Taken from the grade book who saw his star pupil flirt with mediocrity early on, until breaking out and soaring to achieve his full potential, here is the Pittsburgh Steelers 2014 Report Card for the offense. Note, these are grades for the entire season, not a composite of each week’s report cards.
Statically speaking, this wasn’t Ben Roethlisberger’s best season, that would have been 2007 by 0.3 of a quarterback rating. Roethlisberger only threw 8 interceptions, and half of those came vs. the Saints and Jets. Beyond statistics, Roethlisberger played and acted as a team leader – not an insignificant role on an offense featuring 9 players under 30. Ben Roethlisberger is clearly in his prime now, and the unquestioned leader of this team. Grade: A
Le’Veon Bell succeeded beyond the wildest hopes and dreams of even the most optimistic draft day projection. Between his rushing and catching efforts, Bell accounted for close to 1/3 of the Steelers offense. Bell had 2215 yards from scrimmage on 373 touches – with no fumbles. After Bell the Steelers suffered a significant drop off. LeGarrett Blount did play well, but was a negative influence on the team, and walked out his teammates. Dri Archer may well some day vindicate the faith the Steelers showed in drafting him in the third round, but he did none of that in 2014. Josh Harris looked “OK” with his playing time as did Ben Tate. Will Johnson, in contrast, played quite well as a full back. Grade: B+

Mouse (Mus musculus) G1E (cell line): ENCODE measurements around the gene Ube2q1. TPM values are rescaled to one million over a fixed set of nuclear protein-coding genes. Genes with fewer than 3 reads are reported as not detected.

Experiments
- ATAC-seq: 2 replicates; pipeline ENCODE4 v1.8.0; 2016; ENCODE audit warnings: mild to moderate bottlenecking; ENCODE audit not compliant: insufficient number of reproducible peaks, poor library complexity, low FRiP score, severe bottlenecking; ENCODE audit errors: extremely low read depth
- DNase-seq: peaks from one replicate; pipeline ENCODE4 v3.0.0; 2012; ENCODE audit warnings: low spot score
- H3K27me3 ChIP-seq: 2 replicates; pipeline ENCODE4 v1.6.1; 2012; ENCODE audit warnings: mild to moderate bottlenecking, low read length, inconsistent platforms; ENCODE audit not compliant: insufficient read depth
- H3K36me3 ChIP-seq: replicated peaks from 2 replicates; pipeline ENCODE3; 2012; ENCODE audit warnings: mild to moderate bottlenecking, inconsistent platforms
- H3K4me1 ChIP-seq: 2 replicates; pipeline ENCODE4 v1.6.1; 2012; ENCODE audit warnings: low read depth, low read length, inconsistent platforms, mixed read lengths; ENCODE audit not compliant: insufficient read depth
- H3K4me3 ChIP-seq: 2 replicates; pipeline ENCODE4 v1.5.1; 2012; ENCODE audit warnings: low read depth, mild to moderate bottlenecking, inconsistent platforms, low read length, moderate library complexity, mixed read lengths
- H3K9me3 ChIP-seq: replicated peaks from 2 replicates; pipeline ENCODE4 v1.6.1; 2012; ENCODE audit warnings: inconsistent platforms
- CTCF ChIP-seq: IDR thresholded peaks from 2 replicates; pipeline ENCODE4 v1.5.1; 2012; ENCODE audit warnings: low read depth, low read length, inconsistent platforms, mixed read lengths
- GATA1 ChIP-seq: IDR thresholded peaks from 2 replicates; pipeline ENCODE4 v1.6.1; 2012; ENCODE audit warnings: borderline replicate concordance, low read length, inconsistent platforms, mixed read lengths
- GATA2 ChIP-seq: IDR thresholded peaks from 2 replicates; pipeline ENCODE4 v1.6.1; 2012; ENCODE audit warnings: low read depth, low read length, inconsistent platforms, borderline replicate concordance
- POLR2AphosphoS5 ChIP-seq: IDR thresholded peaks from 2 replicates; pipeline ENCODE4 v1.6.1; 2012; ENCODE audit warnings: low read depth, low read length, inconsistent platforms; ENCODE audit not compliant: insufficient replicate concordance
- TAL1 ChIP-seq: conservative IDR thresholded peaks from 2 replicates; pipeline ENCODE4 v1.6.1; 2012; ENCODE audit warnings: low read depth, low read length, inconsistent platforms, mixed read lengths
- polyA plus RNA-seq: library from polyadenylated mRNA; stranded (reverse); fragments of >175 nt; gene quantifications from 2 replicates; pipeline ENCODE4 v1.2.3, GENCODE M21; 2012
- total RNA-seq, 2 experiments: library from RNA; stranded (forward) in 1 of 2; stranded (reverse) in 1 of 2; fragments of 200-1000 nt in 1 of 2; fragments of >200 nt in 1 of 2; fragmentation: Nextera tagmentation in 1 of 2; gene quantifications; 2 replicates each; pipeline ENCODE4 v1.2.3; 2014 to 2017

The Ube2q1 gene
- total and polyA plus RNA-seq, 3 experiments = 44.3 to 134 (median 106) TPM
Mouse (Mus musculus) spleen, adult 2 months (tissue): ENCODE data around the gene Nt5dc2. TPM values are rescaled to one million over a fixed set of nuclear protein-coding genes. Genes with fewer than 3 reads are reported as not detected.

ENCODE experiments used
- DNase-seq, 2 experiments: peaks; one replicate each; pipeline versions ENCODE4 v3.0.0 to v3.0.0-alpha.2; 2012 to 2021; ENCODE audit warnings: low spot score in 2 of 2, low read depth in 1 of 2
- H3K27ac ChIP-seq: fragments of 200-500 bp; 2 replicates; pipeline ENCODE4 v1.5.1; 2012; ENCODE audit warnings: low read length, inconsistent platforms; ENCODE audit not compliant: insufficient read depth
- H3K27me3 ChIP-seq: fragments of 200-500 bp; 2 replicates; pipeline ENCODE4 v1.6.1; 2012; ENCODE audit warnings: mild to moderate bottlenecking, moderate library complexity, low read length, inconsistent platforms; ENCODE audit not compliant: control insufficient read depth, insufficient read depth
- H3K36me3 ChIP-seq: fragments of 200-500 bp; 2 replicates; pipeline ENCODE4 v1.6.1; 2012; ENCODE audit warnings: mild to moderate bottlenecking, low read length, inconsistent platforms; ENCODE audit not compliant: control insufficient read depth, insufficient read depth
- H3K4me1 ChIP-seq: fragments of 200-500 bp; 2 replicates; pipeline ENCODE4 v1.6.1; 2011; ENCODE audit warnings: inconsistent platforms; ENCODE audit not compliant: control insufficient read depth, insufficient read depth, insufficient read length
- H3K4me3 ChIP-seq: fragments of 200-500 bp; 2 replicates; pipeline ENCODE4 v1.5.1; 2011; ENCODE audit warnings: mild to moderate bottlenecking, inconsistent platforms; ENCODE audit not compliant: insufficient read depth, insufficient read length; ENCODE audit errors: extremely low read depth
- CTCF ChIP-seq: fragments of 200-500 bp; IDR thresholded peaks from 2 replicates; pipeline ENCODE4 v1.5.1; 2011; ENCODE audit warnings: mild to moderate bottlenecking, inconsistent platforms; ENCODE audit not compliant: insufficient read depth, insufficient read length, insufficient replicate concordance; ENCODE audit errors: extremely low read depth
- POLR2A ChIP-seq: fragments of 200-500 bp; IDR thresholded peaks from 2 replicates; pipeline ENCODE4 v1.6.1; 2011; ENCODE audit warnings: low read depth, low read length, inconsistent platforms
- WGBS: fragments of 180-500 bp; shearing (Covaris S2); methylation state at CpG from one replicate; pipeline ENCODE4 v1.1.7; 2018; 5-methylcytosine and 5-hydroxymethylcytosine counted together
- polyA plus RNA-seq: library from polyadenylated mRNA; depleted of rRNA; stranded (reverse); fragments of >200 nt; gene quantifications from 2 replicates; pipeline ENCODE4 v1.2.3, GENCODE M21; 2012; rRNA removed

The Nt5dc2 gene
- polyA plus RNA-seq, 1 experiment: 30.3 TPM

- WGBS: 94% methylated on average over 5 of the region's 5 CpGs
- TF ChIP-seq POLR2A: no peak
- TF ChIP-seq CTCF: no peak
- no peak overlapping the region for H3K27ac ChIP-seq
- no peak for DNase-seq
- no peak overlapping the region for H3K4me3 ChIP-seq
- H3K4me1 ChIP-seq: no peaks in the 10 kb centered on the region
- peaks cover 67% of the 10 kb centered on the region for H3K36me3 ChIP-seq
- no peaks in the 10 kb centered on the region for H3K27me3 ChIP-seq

Heath Miller perhaps had a little slow start to 2014, but by mid-season it was clear that he was back to form and was simply Mr. Reliable, although is performance did drop a notch in the playoffs both in the passing and blocking. Matt Spaeth didn’t get many opportunities, but caught 3 of the 4 balls thrown his way, with one for a touchdown he also converted 1 two point conversion. Spaeth was a force in the blocking game. Michael Palmer struggled to get a helmet, but did catch one touchdown. Grade: B+
This was a banner year for the Steelers wide receiving crops. Early in the year debate centered around why Justin Brown was starting over Lance Moore. By year’s end, Brown got sacrifieced when the Steelers needed to sign Ben Tate, and Moore found himself deactivated for the playoff game. That’s just how strong Markus Wheaton and Martavis Bryant came on. Bryant sucked up most of the ink, as you’d expect for a player who catches 8 touchdowns in 10 games played, but Wheaton also showed himself to be a treat, and came up with critical catches when the Steelers needed him to. And of course, there’s Antonio Brown, who is clearly one of the NFL’s best receivers right now. Grade: A
The first accomplishment of this unit was to stay healthy. From 2010 to 2013 the Steelers offensive line resembled more of a M.A.S.H. unit. Even as the Steelers invested high round draft picks in the line, injuries forced the team to continue “plug and patch.” That ended in 2014, as the Steelers line played relatively injury free. Overall this until saw a lot of gains from years past. But for as well as it played, the until struggled to both run block and pass block in the same game a little too often, and they were dominated in the playoffs, which was a disturbing surprise. For that, their grade goes down. Grade: B-
To read the Report Card for the 2014 Steelers Defense, click here.
To read the Report Card for the 2014 Steelers Coaches and Special Teams, click here.